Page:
Community members can express themselves creatively with GRIC Voices
Gila River Indian News
With the shift in lifestyle, work, and school due to the COVID-19 pandemic, the Tribal Education Department and Gila River Health Care are working together to build a virtual space for Community members to creatively express their feelings.
GRIC Voices is a project to showcase creative expression of life in the Community during the pandemic and “share inspiration.” Through GRIC Voices, Community members can submit poetry, essays, photos, paintings, and videos to express themselves in the era of COVID-19.
During this time with social distancing, employment and school disruptions, and minimal in-person interaction, it is easy to feel secluded with anxiety and stress. That notion is a primary purpose for the project.
In contrast, the committee hopes to demonstrate the unique effects of life during COVID-19 while providing a healthy outlet. Anthony Gray, the Cultural Coordinator at TED, said, “We want to give the people a voice to express themselves because the feeling of being cooped up can lead to negative thoughts.
And it’s perfectly fine to feel that way, but to get it out in a healthy way is a primary goal for this.” Gray also hopes that while gathering submissions, they can also share information for a crisis, anxiety, and stress phone lines, as seen on the flyer.
Co-chair for the GRIC Voices, Anna Pacheco, Prevention Education Specialist-Lead GRHC Behavioral Health Services, said, “What’s driving this project is to allow everyone to have a voice, speak to one another, strengthen one another, and stay Gila River Strong.”
In May, Tribal Education Department and GRHC’s Behavioral Health staff wanted to create a space for the Community to speak of their experiences during this time while virtually connecting others with similar experiences.
Eventually, a planning committee was formed to collectively host a virtual showcase of talent from Community members featuring art, poetry, and videos. Though there will be incentives given to the first 50 entries, the program is non-competitive.
Instead, GRIC Voiceswill showcase and encourage viewers to “not feel alone” during the pandemic. Pacheco said, “We do have similarity in feelings of frustration, and maybe it feels like ‘it’s just me going through this,’ but by voicing our feelings, we can be positive encouragement for the Community.”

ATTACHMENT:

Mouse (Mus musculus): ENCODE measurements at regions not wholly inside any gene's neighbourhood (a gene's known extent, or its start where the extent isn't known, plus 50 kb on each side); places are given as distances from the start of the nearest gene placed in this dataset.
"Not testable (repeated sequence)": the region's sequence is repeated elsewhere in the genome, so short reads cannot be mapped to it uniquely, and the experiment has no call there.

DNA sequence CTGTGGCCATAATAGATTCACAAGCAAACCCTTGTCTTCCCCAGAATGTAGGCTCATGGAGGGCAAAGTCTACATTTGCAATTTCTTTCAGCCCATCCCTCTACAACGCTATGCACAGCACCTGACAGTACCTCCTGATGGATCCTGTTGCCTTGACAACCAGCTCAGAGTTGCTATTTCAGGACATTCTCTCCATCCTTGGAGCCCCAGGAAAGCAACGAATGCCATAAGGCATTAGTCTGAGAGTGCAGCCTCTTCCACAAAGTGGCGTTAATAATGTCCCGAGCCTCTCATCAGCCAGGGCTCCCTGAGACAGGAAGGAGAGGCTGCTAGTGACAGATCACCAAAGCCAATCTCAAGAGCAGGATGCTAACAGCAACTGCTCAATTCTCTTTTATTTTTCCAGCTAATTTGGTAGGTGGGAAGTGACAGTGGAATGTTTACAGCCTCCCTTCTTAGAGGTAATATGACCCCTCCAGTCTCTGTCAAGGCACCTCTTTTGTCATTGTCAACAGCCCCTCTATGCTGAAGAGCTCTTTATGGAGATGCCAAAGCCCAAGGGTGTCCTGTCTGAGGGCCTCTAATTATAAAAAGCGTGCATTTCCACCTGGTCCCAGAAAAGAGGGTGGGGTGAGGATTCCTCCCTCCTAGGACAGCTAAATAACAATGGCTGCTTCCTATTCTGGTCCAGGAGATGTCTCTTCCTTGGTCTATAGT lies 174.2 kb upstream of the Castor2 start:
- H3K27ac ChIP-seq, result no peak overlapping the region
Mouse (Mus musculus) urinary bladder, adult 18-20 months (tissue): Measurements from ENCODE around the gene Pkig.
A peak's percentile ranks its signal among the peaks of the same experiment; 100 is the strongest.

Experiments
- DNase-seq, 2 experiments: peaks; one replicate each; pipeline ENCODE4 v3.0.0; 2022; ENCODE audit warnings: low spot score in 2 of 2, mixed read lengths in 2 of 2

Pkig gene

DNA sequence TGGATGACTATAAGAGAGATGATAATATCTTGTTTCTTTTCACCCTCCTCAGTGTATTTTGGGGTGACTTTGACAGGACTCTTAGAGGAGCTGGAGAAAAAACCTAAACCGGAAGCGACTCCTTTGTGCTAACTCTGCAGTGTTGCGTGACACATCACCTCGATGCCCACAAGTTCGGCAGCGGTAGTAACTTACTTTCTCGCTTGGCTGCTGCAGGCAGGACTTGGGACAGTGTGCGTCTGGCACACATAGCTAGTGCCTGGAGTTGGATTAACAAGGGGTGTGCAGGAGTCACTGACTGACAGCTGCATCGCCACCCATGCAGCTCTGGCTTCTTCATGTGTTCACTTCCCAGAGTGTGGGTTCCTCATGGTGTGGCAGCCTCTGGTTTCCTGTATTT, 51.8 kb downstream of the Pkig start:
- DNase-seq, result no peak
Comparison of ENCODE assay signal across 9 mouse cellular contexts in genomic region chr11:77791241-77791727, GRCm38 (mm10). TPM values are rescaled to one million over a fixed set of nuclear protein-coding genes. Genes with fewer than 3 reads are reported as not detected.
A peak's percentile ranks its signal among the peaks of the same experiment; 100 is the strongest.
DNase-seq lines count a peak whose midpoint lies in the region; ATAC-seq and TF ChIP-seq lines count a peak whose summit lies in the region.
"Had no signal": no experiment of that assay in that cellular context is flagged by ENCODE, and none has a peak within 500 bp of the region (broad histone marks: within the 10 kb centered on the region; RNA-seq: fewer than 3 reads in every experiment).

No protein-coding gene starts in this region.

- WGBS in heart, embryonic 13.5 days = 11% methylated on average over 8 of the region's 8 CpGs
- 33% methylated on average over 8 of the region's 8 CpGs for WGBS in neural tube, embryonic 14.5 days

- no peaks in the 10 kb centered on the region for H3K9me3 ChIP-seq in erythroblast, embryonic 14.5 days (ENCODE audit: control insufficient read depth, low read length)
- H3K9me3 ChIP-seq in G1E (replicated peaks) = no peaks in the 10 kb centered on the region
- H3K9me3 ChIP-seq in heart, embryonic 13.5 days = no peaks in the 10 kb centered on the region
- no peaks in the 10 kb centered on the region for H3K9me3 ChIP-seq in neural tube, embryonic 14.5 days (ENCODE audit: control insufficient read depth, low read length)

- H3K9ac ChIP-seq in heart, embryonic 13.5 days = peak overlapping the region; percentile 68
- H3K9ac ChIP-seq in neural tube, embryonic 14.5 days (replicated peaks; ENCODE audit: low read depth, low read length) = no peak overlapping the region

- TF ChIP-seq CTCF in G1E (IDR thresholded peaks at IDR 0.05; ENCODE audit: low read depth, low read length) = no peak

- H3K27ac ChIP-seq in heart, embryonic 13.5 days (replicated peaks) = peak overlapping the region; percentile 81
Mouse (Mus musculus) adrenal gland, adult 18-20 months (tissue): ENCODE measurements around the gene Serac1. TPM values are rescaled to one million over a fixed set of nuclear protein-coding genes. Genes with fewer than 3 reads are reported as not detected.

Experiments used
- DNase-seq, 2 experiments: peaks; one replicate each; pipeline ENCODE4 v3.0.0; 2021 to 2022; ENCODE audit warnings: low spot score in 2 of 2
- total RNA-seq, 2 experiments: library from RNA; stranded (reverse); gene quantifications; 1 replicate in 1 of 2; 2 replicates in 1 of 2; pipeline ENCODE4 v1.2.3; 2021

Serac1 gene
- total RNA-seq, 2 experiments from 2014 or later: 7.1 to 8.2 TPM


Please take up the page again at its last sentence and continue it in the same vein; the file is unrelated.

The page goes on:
GRIC Voices is similar to the annual Yes2Life and Mul-Chu-Tha essay and art contest, except for the competition portion and allowing for entries from all ages. Part of the effort is to draw from all generations that comprise the Community, especially elders.
The committee felt it was integral for elders to participate because they also have their perspectives and wisdom to share. The committee also encourages everyone to be creative and promote anything unique and expressive.
There is no right or wrong idea to submit but be tasteful, appropriate, and original. Gray mentioned that he had viewed skits online through the Facebook website. Though funny most times, he realized they could provide a positive message, so that’s also an option for everyone to consider.
The submission deadline is Aug. 28, and all submissions will need to be free from derogatory language or inappropriate content such as references to drugs and alcohol.
So if you or someone you know would like to participate, your submission will need to be emailed to Anthony Gray at Anthony.firstname.lastname@example.org.
Those who would like to submit a video, audio recording, and anything media-related will need to email your submission to Reuben Ringlero at Edit Box at email@example.com.
Beginning in September, submissions will be showcased online through all of the official GRIC social media platforms For further information, please contact Anthony Gray via email or by phone at (520) 562-3662.